Unlike LeBron, Steph didn't stay and grow up in Akron. After just one year in Cleveland, Dell was picked up by the Charlotte Hornets, an expansion franchise that was about to play its very first season in a new arena in North Carolina. There was incredible excitement for the team, the first major professional sports franchise to find a home in the Carolinas. The Hornets led the NBA in attendance right away, even though it wasn't a great team at first. Within a few years, the Hornets reached the playoffs and the players became very famous in Charlotte. Dell developed into one of the best three-point shooters in the league, averaging double digits in points in nine of his ten seasons with the Hornets. During the 1993–94 season, he was named the NBA's Sixth Man of the Year, an award given annually to the best player in the league who isn't a regular starter. He retired as the franchise career leader in games played, points scored, and two- and three-point field goals made, though he would eventually be surpassed years later. He now serves as a television broadcaster for the Hornets, sometimes calling games featuring his own sons, Steph and Seth, while trying to not sound biased in their favor.
The life of an NBA family is exciting. The players are well paid. Everyone around town knows who they are. For the kids, there are games to attend and famous athletes to meet both on their father's team and the opposing one.
There are also drawbacks. The job requires a great deal of effort, not just long road trips away from the family but endless hours of practice, individual work, and training. Dell Curry was a loving and caring father, but he wasn't always able to be with the family. The night Steph was born, for instance, Dell played a game in New York. He scored fifteen points, but the Cavs lost to the Knicks. Cleveland had a game the next night in Chicago. Rather than travel with the team to Chicago, Dell caught an early flight to Cleveland and drove to the hospital in Akron to visit Sonya and see his firstborn son. He then quickly left to fly to Chicago and met his teammates for another game.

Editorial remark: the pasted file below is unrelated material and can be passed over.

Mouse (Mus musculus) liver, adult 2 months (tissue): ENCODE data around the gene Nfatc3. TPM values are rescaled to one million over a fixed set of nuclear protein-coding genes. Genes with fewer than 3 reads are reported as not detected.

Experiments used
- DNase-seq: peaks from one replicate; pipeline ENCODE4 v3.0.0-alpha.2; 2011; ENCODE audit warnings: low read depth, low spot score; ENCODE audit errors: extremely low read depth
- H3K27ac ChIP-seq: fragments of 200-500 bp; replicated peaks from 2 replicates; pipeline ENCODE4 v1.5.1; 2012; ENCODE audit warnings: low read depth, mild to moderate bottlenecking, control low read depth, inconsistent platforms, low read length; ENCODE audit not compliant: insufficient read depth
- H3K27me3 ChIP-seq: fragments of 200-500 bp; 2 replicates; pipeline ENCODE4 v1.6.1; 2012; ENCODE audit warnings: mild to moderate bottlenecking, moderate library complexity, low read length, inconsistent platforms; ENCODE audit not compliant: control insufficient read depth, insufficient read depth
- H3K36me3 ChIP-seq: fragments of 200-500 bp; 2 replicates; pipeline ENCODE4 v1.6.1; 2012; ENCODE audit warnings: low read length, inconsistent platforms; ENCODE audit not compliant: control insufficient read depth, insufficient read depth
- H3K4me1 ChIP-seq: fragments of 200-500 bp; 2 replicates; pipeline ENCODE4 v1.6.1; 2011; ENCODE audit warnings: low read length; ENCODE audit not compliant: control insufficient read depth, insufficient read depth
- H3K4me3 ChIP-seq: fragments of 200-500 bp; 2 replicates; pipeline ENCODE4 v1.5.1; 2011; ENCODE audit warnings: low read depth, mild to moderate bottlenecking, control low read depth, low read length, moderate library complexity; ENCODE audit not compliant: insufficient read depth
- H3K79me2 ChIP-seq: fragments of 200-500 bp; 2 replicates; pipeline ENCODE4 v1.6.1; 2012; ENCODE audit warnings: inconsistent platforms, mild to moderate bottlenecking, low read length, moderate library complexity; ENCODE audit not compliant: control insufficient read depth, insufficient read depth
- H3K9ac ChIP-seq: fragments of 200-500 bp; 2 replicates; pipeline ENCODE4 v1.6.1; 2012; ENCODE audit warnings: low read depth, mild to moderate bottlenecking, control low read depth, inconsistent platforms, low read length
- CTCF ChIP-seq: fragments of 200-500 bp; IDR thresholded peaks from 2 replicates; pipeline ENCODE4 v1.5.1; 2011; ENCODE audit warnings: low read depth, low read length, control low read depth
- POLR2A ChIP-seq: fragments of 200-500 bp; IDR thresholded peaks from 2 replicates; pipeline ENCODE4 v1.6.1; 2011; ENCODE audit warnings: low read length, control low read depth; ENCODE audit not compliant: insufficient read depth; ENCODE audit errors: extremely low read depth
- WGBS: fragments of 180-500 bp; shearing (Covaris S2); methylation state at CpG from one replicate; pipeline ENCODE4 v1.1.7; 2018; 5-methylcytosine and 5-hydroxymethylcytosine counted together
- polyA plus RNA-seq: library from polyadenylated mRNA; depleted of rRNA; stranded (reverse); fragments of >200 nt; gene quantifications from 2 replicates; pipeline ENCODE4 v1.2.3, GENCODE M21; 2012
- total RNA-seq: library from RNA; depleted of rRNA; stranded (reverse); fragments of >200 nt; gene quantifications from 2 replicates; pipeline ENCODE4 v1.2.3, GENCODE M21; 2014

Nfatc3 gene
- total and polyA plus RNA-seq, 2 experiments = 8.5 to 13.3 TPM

That was the NBA life, though: constant travel, practice, and games that couldn't be missed. The job of parenting often fell to Sonya, who had to make sure homework was done, discipline was laid down, and manners were minded. Sonya grew up in Radford, Virginia, a small city in the southwest part of the state. She was also a great athlete when she was young, eventually playing volleyball at Virginia Tech. In her family, hard work was expected. So was a commitment to faith. While her kids were born into privilege as the children of an NBA star, Sonya was determined to have them learn the same lessons that she had learned. She was strict. She was not going to raise spoiled children. Household chores were mandatory, and once, in middle school, when Steph didn't finish doing the dishes, his mother made him sit out a basketball game to learn his lesson. "I went to school and had to tell my team, 'Hey, guys, I can't play tonight,'" Steph recalled. "Four dirty dish plates in the sink, and I didn't get it done. You learn priorities and understand basketball is a privilege. It can be taken away."
For Steph and Seth, the biggest thrill was getting to go to Charlotte home games. They usually had great seats, met famous players on both the Hornets and other teams, and often shot baskets on the court before the game or at practices. They hung around the locker room and became friends with the players.
The problem was that the games started late and Sonya Curry wouldn't let them go on weeknights because they needed to be up early the next morning. "She'd always say, 'school night,'" Steph said. So they would wait all week for a Friday- or Saturday-night game and go see their dad in action.
While Dell was a professional basketball player, he didn't push his children into the sport. The family had a hoop in the driveway, but the kids gravitated to different passions. Steph played Little League baseball, youth football, and lots of golf. Steph had a very smooth golf swing at an early age. He played golf in high school and developed into a great golfer as an adult. Many in the golf community believe that if Steph had decided to concentrate on golf, not basketball, he could have played on the PGA Tour. The amount of practice it takes to play professional golf is as great, if not even greater, than what it takes to make the NBA, so you can't really do both.
In 2017, the Web.com Tour invited Steph to play in an event in Hayward, California, near the Warriors' arena in Oakland, even though he was just an amateur, recreational player. He did well, shooting a respectable score of seventy-four on each day. He even finished ahead of a few professional players.(Continues…)
Excerpted from "Epic Athletes: Stephen Curry"
Copyright © 2019 Dan Wetzel.
Excerpted by permission of Henry Holt and Company.
All rights reserved. No part of this excerpt may be reproduced or reprinted without permission in writing from the publisher.
Excerpts are provided by Dial-A-Book Inc. solely for the personal use of visitors to this web site.
Table of Contents
2. Growing Up,
3. High School,
5. Freshman Year,
6. The Big Dance,
7. NBA Draft,
8. Welcome to Golden State,
9. Rising Up,
About the Author,